While Gene Simmons' "rock is finally dead" comment is the piece of the headline-making interview that sparked much debate over the past year, at the heart of what the rocker was saying was that the music industry is in such a state that it makes it hard for new acts to flourish, much like KISS did early in their career. Simmons and his KISS cohort Paul Stanley reiterated that stance in a new interview with Billboard.

Stanley started the discussion, stating, "The only reason to record at this point or write songs is to make a statement about the current band, and that we don’t only rely on our old catalog. I think we’re very fortunate to have come out when we did, and to not be relying upon an industry that has basically committed suicide."

Simmons added, "Don’t misunderstand, we’re not complaining. We have very good lives, the arenas and stadiums fill up, we can go anywhere in the world and we have a ball. It is really -- maybe profoundly is the right word -- but it’s really sad for the new artists. Where’s the next Elvis, where’s the next Beatles, where's the Zeppelin? They’re out there but they don’t have a chance. They don’t have a chance because once upon a time we had record companies, and they would support you and have point of purchase material and they would give you advances. In other words, they gave you the air to breathe to find yourself and spend the time to learn how to run."

Simmons continued, "The next big band, the next Zeppelin, what are they gonna do? Give their music away for free? They're gonna be living in their mom's basement, unfortunately, and they're never gonna get the chance that we did, which is the saddest part of all for the new bands because there should always be a new generation of bands."

The comments from the KISS members came as they were accepting the ASCAP Founders Award for their 40 years of music excellence. Foo Fighters frontman Dave Grohl, a big KISS fan, was on hand to present the award to the band and make a speech on their behalf.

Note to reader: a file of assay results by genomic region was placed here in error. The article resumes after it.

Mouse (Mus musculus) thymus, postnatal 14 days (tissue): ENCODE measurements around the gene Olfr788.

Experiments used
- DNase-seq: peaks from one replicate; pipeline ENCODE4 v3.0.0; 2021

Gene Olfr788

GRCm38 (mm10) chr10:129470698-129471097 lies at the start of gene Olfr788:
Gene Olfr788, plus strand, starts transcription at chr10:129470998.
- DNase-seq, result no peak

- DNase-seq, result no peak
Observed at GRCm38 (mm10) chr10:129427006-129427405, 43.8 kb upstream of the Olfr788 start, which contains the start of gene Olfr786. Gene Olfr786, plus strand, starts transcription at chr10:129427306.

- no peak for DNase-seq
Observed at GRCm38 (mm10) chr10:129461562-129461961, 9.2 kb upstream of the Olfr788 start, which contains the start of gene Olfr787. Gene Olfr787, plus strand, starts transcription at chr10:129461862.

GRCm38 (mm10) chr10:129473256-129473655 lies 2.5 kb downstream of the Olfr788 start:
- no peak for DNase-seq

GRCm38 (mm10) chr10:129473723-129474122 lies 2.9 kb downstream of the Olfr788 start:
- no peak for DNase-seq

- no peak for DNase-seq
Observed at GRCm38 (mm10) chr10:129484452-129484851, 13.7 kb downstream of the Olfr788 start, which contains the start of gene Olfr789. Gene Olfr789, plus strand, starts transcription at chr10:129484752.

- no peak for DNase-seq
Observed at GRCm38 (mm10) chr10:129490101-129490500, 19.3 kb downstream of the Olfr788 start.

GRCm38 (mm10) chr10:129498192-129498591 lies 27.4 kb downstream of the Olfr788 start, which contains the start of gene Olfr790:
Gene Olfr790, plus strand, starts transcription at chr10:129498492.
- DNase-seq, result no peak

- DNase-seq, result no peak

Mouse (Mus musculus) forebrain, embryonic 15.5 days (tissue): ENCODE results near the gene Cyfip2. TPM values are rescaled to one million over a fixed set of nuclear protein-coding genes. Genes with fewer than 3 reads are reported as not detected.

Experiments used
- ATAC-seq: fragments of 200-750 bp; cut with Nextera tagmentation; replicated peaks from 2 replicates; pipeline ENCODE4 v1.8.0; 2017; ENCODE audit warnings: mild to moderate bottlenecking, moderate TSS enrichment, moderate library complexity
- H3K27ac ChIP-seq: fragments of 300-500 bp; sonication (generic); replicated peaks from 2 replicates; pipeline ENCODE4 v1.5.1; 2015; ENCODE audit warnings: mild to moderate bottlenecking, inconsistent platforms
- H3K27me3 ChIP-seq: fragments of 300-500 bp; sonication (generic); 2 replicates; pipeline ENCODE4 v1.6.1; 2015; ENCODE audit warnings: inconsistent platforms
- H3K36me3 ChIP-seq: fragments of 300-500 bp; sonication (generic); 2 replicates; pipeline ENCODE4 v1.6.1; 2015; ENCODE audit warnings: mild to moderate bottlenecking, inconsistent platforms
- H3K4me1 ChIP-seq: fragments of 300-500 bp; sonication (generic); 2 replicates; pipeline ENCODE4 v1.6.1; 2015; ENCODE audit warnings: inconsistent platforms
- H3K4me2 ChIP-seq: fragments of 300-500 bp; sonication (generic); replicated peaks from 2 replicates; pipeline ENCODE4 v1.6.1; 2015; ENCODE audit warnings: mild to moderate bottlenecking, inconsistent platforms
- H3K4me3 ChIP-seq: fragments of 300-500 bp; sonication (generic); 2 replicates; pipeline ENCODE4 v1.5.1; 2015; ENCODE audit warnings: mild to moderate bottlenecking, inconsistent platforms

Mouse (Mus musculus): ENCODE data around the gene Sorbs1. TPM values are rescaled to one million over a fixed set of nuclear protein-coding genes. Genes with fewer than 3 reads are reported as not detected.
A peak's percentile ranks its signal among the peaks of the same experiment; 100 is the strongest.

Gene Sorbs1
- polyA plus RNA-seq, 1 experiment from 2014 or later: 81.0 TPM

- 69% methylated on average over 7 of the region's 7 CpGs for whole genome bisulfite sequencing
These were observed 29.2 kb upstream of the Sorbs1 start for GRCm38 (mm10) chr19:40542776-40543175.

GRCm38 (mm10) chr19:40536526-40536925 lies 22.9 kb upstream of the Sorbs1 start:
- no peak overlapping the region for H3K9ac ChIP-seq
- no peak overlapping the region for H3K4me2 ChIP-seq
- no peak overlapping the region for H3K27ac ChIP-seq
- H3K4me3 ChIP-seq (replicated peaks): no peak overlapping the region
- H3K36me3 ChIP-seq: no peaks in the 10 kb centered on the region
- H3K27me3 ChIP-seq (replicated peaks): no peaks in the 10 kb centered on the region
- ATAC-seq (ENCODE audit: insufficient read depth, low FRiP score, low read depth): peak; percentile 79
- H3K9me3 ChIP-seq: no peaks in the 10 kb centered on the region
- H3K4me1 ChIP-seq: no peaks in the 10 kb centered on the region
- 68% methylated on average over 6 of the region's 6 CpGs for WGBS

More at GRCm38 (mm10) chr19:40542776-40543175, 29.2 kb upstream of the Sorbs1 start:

Grohl recalled being a young boy and picking up his first KISS album, Destroyer, and becoming an instant fan. "With nuclear anticipation, I let the needle drop on that legendary intro to 'Detroit Rock City,' perhaps the greatest introduction to any rock 'n' roll album ever recorded. It filled my speakers and my imagination," stated Grohl. "Thirty-four minutes later and 27 seconds later, KISS had filled my soul. I was now a member of the infamous KISS army. Before long, my room had become a f---ing shrine. Posters of these four musical monsters lined my walls action figures filled my shelves and KISS albums overtook my once A.M,-friendly record collection. I was converted … Every morning, I would wake up in my tiny bedroom and take a good look at my superheroes before walking to school. They got me through those years and ultimately inspired me to follow this unreasonable dream of becoming a professional rock 'n' roll musician."

To read more of Grohl's speech honoring KISS, check it out in full at Billboard.

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